b) Train yourself to notice—and promote—those smart, engaged people in #TOpoli who aren’t white dudes. There’s a lot of us, and we bring stuff to the table that you don’t.
For people who aren’t white or dudes or both:
Am I totally fucking off-base with this? Is punditry too superficial to worry about? Or do I have a point? Would you like to get together sometime and have different, better conversations? Let’s talk.
5 thoughts on “Too many dicks on the dancefloor”
Well hello there Neville Park – and thanks for the forum. A most interesting and inclusive post from you, and certainly something that has meaning to me, as one of the #topoli non-dudes. I’m a woman who has only recently developed a fascination with #topoli and all things municipal – not that I haven’t had a political opinion or two (my friends find me quite the bore), but because I have been galvanized into action by the inane and anti-citizen antics of our Mayor and his bullying bro most especially when it comes to our beloved TTC. And I hugely enjoy #topoli for the humour and intelligence.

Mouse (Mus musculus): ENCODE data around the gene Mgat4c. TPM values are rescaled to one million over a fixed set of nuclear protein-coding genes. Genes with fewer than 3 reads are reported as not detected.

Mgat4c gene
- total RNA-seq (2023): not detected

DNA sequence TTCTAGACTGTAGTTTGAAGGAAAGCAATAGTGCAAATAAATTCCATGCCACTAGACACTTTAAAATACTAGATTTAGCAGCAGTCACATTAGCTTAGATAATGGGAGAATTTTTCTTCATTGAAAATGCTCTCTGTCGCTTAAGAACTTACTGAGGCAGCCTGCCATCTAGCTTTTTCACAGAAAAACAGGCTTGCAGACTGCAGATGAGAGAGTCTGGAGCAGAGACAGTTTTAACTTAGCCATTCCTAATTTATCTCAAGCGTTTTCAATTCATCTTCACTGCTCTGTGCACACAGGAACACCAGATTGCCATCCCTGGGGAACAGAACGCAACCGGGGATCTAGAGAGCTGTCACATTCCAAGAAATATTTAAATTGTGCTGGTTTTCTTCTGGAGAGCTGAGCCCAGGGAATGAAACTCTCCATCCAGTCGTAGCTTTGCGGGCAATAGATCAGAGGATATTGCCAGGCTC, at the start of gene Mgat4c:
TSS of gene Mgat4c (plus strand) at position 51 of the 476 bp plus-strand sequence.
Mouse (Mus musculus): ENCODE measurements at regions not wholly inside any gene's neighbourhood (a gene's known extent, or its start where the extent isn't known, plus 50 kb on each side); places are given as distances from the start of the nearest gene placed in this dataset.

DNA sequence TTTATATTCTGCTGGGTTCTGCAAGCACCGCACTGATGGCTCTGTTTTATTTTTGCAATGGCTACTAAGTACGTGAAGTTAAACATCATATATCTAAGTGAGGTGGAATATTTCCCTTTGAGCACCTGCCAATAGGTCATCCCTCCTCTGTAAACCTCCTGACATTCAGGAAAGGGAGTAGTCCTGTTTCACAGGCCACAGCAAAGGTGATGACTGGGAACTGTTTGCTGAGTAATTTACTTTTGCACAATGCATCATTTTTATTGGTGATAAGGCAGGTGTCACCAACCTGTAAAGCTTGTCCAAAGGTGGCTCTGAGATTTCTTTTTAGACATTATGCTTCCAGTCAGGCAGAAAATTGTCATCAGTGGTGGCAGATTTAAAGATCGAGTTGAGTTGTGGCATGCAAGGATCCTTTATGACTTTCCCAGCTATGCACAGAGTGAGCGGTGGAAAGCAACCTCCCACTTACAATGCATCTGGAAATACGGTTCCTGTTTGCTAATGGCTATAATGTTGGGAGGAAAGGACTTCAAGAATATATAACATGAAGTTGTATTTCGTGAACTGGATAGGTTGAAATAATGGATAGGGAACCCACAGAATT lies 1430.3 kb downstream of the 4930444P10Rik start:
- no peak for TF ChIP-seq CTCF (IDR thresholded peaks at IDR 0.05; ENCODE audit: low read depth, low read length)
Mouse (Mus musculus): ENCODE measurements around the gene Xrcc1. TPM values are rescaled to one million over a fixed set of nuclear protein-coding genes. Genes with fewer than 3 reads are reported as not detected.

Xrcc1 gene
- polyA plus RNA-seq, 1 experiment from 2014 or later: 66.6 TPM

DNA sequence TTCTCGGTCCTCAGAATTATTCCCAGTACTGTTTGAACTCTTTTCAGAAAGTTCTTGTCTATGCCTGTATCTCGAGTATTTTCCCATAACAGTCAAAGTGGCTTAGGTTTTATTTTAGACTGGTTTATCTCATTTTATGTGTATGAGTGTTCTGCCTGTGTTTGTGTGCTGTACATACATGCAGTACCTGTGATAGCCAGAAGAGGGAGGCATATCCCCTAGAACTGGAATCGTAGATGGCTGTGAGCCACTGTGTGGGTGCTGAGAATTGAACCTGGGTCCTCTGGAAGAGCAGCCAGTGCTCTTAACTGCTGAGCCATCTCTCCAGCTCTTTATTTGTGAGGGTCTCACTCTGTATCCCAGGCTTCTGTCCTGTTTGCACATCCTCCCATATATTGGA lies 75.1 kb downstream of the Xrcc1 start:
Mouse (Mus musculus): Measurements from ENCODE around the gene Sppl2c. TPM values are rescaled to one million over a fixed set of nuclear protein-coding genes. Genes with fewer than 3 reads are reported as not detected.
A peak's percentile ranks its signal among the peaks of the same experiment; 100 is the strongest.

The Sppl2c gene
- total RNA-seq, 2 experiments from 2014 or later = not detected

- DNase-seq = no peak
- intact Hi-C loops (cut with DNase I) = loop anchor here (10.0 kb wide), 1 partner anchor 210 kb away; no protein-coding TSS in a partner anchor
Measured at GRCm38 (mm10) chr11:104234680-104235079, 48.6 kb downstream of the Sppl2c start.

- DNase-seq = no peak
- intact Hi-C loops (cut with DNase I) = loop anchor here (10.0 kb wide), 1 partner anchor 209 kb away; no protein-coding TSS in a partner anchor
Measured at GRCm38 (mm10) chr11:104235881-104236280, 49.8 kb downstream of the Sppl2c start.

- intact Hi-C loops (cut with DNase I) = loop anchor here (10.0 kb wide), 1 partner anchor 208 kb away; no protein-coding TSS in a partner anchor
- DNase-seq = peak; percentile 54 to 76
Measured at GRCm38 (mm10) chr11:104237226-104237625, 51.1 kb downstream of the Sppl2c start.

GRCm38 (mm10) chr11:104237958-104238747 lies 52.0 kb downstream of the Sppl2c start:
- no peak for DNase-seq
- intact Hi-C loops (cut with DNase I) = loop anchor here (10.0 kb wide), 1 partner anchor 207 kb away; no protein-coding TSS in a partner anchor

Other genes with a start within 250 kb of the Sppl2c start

Hiding behind a sorta-neutral handle online is something I also did during the few years that I played fantasy baseball. (Yes, it’s Catfish as in Hunter.) I just couldn’t STAND the thought that the statheads wouldn’t take me seriously, and damn it, I KNEW the slugging percentage of whoever played left field for the Brewers in those days. I’m not in the least intimidated walking into a room of white guys, but I am careful not to express opinions in a way that get dismissed by same as flighty, frilly, or dumb. Anyway now I am out of the #topoli closet, so to speak, let me acknowledge just how fantastically right KWT is in her approach and way of framing issues for women in particular. For many years I was a single mom and for a lot of that time I was one paycheck away from eating cornflakes boxes. My kid and I used TTC to get to various daycares, school, work, doc, dentist, orthdontist, Birchmount Bulldogs, Ted Reeve, house league this and that, cub scouts, summer camp, friends, relatives, downtown, uptown, midtown, and all points in between. With or without stroller, school bag, hockey bag, etc. etc, When he first started daycare, my morning route was bus, subway, bus to the babysitter; then bus, subway/subway to work (or bike in summer). Again in the evening. Rinse and repeat five days a week. Without access, regular service, lots of destinations and lots of stops, we could not have managed what we did, i.e., give the kid a regular kid life full of regular kid things. For years he wanted to be a streetcar driver.